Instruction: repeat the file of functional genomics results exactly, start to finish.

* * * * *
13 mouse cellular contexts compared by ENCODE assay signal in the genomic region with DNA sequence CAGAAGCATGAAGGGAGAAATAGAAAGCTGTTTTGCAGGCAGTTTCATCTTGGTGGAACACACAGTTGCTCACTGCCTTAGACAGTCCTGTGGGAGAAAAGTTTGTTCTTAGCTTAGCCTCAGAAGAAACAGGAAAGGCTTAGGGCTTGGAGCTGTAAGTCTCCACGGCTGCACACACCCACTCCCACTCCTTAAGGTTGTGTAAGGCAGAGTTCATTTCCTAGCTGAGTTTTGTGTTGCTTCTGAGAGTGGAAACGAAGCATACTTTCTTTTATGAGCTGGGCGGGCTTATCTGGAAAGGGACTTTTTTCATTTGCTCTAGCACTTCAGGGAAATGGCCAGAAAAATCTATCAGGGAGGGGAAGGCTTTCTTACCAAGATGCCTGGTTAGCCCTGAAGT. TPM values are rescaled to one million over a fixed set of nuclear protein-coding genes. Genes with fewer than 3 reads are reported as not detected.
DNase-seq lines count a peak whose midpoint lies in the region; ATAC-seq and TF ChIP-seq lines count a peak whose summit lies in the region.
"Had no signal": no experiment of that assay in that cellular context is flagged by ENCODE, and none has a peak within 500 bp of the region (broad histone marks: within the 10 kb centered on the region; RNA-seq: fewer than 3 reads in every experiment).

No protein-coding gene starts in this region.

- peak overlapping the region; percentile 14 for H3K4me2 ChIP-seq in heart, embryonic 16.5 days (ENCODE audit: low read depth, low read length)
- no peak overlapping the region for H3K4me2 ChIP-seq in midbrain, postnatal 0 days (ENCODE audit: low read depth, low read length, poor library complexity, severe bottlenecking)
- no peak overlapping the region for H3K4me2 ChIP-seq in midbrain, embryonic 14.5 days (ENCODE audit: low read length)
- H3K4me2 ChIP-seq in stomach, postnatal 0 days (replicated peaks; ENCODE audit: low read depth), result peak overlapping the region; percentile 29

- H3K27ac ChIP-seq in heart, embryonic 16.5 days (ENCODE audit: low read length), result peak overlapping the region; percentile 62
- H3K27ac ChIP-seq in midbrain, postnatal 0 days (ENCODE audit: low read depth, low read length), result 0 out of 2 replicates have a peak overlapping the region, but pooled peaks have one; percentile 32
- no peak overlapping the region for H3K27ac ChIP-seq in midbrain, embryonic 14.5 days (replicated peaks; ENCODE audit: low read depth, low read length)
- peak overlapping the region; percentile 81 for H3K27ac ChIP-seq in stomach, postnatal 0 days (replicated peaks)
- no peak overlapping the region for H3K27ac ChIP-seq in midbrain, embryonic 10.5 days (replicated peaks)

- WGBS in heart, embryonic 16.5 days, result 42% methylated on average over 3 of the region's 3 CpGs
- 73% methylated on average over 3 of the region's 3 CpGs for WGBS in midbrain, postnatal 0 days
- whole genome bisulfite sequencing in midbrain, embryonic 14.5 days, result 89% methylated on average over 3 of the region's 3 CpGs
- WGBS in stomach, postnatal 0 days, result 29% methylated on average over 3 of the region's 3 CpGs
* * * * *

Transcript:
13 mouse cellular contexts compared by ENCODE assay signal in the genomic region with DNA sequence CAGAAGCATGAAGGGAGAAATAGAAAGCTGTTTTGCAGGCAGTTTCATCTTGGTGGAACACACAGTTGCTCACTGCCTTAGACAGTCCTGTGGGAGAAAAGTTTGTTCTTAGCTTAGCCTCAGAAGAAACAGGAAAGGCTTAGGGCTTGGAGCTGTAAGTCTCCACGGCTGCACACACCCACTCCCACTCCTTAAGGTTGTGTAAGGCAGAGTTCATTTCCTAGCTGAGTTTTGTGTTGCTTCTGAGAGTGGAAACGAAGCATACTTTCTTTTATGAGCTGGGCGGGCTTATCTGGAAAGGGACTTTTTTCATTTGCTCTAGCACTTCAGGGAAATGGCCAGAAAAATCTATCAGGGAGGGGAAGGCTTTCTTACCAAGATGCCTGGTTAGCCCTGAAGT. TPM values are rescaled to one million over a fixed set of nuclear protein-coding genes. Genes with fewer than 3 reads are reported as not detected.
DNase-seq lines count a peak whose midpoint lies in the region; ATAC-seq and TF ChIP-seq lines count a peak whose summit lies in the region.
"Had no signal": no experiment of that assay in that cellular context is flagged by ENCODE, and none has a peak within 500 bp of the region (broad histone marks: within the 10 kb centered on the region; RNA-seq: fewer than 3 reads in every experiment).

No protein-coding gene starts in this region.

- peak overlapping the region; percentile 14 for H3K4me2 ChIP-seq in heart, embryonic 16.5 days (ENCODE audit: low read depth, low read length)
- no peak overlapping the region for H3K4me2 ChIP-seq in midbrain, postnatal 0 days (ENCODE audit: low read depth, low read length, poor library complexity, severe bottlenecking)
- no peak overlapping the region for H3K4me2 ChIP-seq in midbrain, embryonic 14.5 days (ENCODE audit: low read length)
- H3K4me2 ChIP-seq in stomach, postnatal 0 days (replicated peaks; ENCODE audit: low read depth), result peak overlapping the region; percentile 29

- H3K27ac ChIP-seq in heart, embryonic 16.5 days (ENCODE audit: low read length), result peak overlapping the region; percentile 62
- H3K27ac ChIP-seq in midbrain, postnatal 0 days (ENCODE audit: low read depth, low read length), result 0 out of 2 replicates have a peak overlapping the region, but pooled peaks have one; percentile 32
- no peak overlapping the region for H3K27ac ChIP-seq in midbrain, embryonic 14.5 days (replicated peaks; ENCODE audit: low read depth, low read length)
- peak overlapping the region; percentile 81 for H3K27ac ChIP-seq in stomach, postnatal 0 days (replicated peaks)
- no peak overlapping the region for H3K27ac ChIP-seq in midbrain, embryonic 10.5 days (replicated peaks)

- WGBS in heart, embryonic 16.5 days, result 42% methylated on average over 3 of the region's 3 CpGs
- 73% methylated on average over 3 of the region's 3 CpGs for WGBS in midbrain, postnatal 0 days
- whole genome bisulfite sequencing in midbrain, embryonic 14.5 days, result 89% methylated on average over 3 of the region's 3 CpGs
- WGBS in stomach, postnatal 0 days, result 29% methylated on average over 3 of the region's 3 CpGs